Gall recently obtained a proprietary injunction over misappropriated crypto tokens on an urgent basis to prevent the dissipation of funds. In addition to the proprietary injunction, Gall also obtained a Mareva injunction against the Defendant’s cryptocurrency wallet by identifying the wallet address.
The Employment Ordinance, Cap. 57 was amended with effect from 11 December 2020 to increase statutory maternity leave from 10 weeks to 14 weeks. Once the maternity leave pay (“MLP”) for the entire period is paid, employers are entitled to apply for reimbursement capped at HKD80,000 for the MLP corresponding to the 11th to 14th weeks under the Reimbursement of the Maternity Leave Pay Scheme (the “RMLP Scheme”). The RMLP Scheme announced by the Labour Department is now open for application.
The rise in Covid-19 cases has left many employers in Hong Kong contemplating whether they can lawfully require their employees to undergo testing for Covid-19. In times like these, employers find themselves trying to balance their business interests and continuity on one hand, with employees’ concerns and sensitivities on the other. In this article we discuss factors that employers should consider when requesting or directing employees to undergo Covid-19 testing.
Remote working arrangements have become prevalent in response to the challenges posed by the pandemic such as risk of infections, travel restrictions and quarantine requirements in Hong Kong and elsewhere. Many employers are also considering remote working as ‘the new normal’ given the reduced operational costs. For some employees, remote working may mean working overseas. In this article, we discuss the legal implications that employers in Hong Kong should have regard to before allowing their employees to work overseas.
The Hong Kong government has commenced implementation of a COVID-19 vaccination programme intended to cover all Hong Kong residents across the territory. Vaccinations are offered free of charge with the stated aim of safeguarding public health and helping to allow further easing of restrictions and a gradual return to normal life and activities. At this stage, the rollout is prioritising vaccination of individuals within vulnerable and high-risk groups, such as the elderly and healthcare workers, but should extend to all groups during the course of this year.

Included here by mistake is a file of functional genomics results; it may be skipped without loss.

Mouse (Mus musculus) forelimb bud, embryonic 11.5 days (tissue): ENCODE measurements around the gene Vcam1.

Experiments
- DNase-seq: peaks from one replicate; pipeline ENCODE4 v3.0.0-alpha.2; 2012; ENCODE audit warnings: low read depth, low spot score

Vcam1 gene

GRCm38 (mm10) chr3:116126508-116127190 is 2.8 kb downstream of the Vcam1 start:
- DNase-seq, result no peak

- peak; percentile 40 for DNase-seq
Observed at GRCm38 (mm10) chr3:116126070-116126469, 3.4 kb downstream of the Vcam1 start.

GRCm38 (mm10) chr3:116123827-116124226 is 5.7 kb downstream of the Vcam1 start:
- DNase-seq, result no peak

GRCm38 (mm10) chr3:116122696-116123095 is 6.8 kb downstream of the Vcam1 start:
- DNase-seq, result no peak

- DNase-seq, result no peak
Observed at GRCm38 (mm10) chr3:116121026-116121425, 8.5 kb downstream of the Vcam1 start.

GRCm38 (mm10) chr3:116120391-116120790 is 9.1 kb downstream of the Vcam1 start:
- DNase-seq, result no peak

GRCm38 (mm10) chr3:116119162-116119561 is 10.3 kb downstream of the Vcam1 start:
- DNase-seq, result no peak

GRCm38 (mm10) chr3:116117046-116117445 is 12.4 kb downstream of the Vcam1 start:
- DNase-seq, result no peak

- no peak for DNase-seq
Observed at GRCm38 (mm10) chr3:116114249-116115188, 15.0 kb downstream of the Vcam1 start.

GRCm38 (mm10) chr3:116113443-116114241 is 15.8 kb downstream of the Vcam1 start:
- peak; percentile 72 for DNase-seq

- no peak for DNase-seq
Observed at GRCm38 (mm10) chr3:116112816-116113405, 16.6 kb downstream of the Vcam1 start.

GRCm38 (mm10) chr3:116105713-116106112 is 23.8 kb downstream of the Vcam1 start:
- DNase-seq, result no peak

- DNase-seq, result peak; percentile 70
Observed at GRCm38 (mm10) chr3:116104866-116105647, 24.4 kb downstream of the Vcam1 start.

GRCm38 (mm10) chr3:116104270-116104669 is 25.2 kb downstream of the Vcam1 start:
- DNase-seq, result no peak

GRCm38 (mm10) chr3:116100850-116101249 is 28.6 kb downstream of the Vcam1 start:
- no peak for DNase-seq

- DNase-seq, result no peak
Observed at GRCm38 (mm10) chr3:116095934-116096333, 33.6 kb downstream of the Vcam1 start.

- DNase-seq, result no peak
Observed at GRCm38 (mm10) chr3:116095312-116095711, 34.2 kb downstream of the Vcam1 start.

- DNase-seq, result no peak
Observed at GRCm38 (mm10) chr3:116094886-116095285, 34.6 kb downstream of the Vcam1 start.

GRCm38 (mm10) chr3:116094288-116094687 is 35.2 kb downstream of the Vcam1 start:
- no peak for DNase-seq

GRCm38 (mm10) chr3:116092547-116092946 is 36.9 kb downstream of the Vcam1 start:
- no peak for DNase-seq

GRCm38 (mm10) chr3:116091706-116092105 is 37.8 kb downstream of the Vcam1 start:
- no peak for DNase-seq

A “dawn raid” is the phrase used to describe an unannounced inspection of a company’s business premises or a person’s residential premises, usually early in the morning, often around 9am in the case of business premises.
The Securities and Futures Commission (SFC) is an independent non-governmental statutory body whose authority is to regulate Hong Kong’s financial markets. The Securities and Futures Ordinance (SFO)_came into operation in April 2003 and it contains civil and criminal provisions for dealing with financial misconduct.
The Hong Kong Government has lowered the threshold for compulsory COVID-19 testing to identify and curb the transmission chain of COVID-19 by implementing new measures under the Prevention and Control of Disease (Compulsory Testing for Certain Persons) Regulation (Cap. 599J) (“Regulation”). In this article, we consider the implications for employers and how to minimise the impact to their businesses.
The issue of sexual harassment and the #MeToo movement in mainland China has burst into the spotlight again recently. Demonstrators defied restrictions on public protests and mass gatherings to collect outside a Beijing court in December in support of Zhou Xiaoxuan (“Zhou”), a young woman bringing a claim of sexual misconduct against Zhu Jun (“Zhu”), a well-known television presenter. Such cases are relatively rare and the high-profile nature of the man accused has resulted in significant attention within China and beyond. The timing coincides with the new PRC Civil Code taking effect on 1 January 2021. Article 1010 of the Civil Code establishes important new principles on what constitutes sexual harassment, expands the scope of recipients to include men, and introduces specific obligations and potential liability for employers in this area.
The COVID-19 pandemic has thrown up many challenges for businesses. Severe and sustained travel restrictions, as well as other uncertainties, have resulted in many employees not taking time off and thus having significant accrued but untaken annual leave entitlements. This creates potential risk for companies. Productivity may be affected if employees all take extended or frequent breaks to use up rolled over leave when the situation eases. Similarly, risk management capability may be undermined if a large number of employees decide to take their leave at specific or peak times. So employers need to consider how to avoid risk and “log-jams” without breaching employee rights. In particular, if necessary, can they require employees to take or to forfeit annual leave?